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By Thomas W. Burker
The pressure to keep equipment running continuously is greater than ever. As demand for output continues to grow, a facility’s maintenance engineers, who wear many hats in their day-to-day duties, must walk a fine line when it comes to scheduled maintenance. Taking a section of a plant down, even for a few hours, can have major financial implications. At the same time, this cost has to be balanced with the what-if scenarios of unscheduled maintenance.
Ideally, a program of scheduled maintenance exists; in some cases, such maintenance might have to wait until a mechanical shutdown, for any reason, occurs.
When it comes to coatings maintenance procedures, there are no hard and fast rules for maintenance decision-makers to follow. Depending on the facility and its requirements, coatings maintenance might fall far down the list. But without careful monitoring of facility assets, the full value of equipment investment might not be realized, and maintenance costs could rise dramatically as unplanned shutdowns occur.
There are several factors to consider when putting together a coatings maintenance checklist and timetable. Obviously, the assets essential to daily operation must receive priority attention. Likewise, the funds invested in a particular asset might determine where it falls on a coatings maintenance schedule. In other cases, such as with lower-cost, commodity equipment, it might be more economical to simply schedule asset replacement, say, every five years, than to include it on a coatings maintenance schedule.
Part of the equation regarding scheduled maintenance might involve the facility’s location. If a plant is located in a salt-air, damp environment, for example, facility assets will require more frequent monitoring because of the atmosphere’s corrosive nature. The facility’s age and level of depreciation also might be factors; an older, nearly fully depreciated facility might not receive the maintenance attention that a newer, more efficient plant receives.
Much farther down the list but still relevant are overall aesthetics. If a plant has high visibility — for example, if it’s easily seen by passers-by on a highway or an interstate — the areas most visible will most likely receive more regular, scheduled attention.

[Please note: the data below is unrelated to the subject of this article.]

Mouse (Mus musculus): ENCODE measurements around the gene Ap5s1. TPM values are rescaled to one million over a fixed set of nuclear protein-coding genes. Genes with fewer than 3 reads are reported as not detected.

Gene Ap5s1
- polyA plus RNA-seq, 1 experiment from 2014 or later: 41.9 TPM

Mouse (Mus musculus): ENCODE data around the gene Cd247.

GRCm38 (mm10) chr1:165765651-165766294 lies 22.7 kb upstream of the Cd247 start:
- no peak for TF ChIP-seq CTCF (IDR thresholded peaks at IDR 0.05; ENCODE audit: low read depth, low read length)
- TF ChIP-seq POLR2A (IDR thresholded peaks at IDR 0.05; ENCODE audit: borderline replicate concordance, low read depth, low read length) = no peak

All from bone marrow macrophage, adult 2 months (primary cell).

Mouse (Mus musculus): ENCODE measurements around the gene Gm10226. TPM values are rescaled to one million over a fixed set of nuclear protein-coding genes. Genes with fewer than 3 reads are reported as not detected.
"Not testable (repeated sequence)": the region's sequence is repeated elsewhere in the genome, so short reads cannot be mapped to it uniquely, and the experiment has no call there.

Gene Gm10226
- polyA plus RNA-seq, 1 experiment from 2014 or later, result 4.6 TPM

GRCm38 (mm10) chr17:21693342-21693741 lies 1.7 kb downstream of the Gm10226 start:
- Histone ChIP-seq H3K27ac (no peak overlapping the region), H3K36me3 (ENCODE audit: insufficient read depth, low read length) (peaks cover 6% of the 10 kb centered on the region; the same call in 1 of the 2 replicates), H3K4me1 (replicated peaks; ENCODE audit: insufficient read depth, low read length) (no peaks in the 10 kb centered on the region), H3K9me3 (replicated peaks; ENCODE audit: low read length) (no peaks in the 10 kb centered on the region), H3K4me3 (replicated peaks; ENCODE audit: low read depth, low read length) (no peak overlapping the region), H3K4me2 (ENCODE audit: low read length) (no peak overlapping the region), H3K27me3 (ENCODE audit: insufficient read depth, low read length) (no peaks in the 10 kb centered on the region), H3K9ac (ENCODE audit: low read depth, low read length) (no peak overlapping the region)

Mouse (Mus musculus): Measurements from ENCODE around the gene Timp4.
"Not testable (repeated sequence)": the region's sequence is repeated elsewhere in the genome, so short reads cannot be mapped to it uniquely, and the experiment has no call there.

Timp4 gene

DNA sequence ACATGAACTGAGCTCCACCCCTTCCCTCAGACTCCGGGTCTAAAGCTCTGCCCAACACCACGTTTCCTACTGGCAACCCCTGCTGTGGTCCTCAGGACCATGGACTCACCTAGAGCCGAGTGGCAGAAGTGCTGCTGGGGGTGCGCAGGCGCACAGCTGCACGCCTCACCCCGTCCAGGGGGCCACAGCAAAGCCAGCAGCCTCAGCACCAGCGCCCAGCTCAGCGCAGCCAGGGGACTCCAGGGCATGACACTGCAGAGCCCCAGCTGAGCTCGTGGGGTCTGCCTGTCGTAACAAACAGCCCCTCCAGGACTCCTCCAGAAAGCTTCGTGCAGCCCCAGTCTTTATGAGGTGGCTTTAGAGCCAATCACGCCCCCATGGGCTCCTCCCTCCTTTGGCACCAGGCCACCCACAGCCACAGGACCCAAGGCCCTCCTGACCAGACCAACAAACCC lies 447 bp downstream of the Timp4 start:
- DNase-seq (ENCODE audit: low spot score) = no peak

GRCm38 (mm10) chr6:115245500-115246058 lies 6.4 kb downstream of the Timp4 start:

More often than not, coating maintenance is done during mechanical shutdowns. It’s at that point, when a section of the refinery is taken off line, that a maintenance team has the opportunity to perform several tasks. So a fast return to service and the ability to withstand high temperatures are two critical components of most coatings under consideration.
In new construction, appropriate coating specifications are crucial to maintaining equipment’s useful life. In existing plants, proper selection can add years to the life of coatings, especially in areas where they are covered by insulation.
A high percentage of the coatings in a refinery are concealed under piping insulation. If these pipes move extremely hot product only sporadically, it generates a cyclical wet/dry condition. This combination of heat and severe chemicals with, in many cases, a harsh overall environment because of weather and salt air, provides the potential for corrosion if the proper coatings haven’t been specified. One of the most common refinery coatings challenges occurs when corrosion develops behind insulation. This condition is sometimes not obvious until the insulation is stripped away, and, at that point, the pipe might already be corroded beyond use.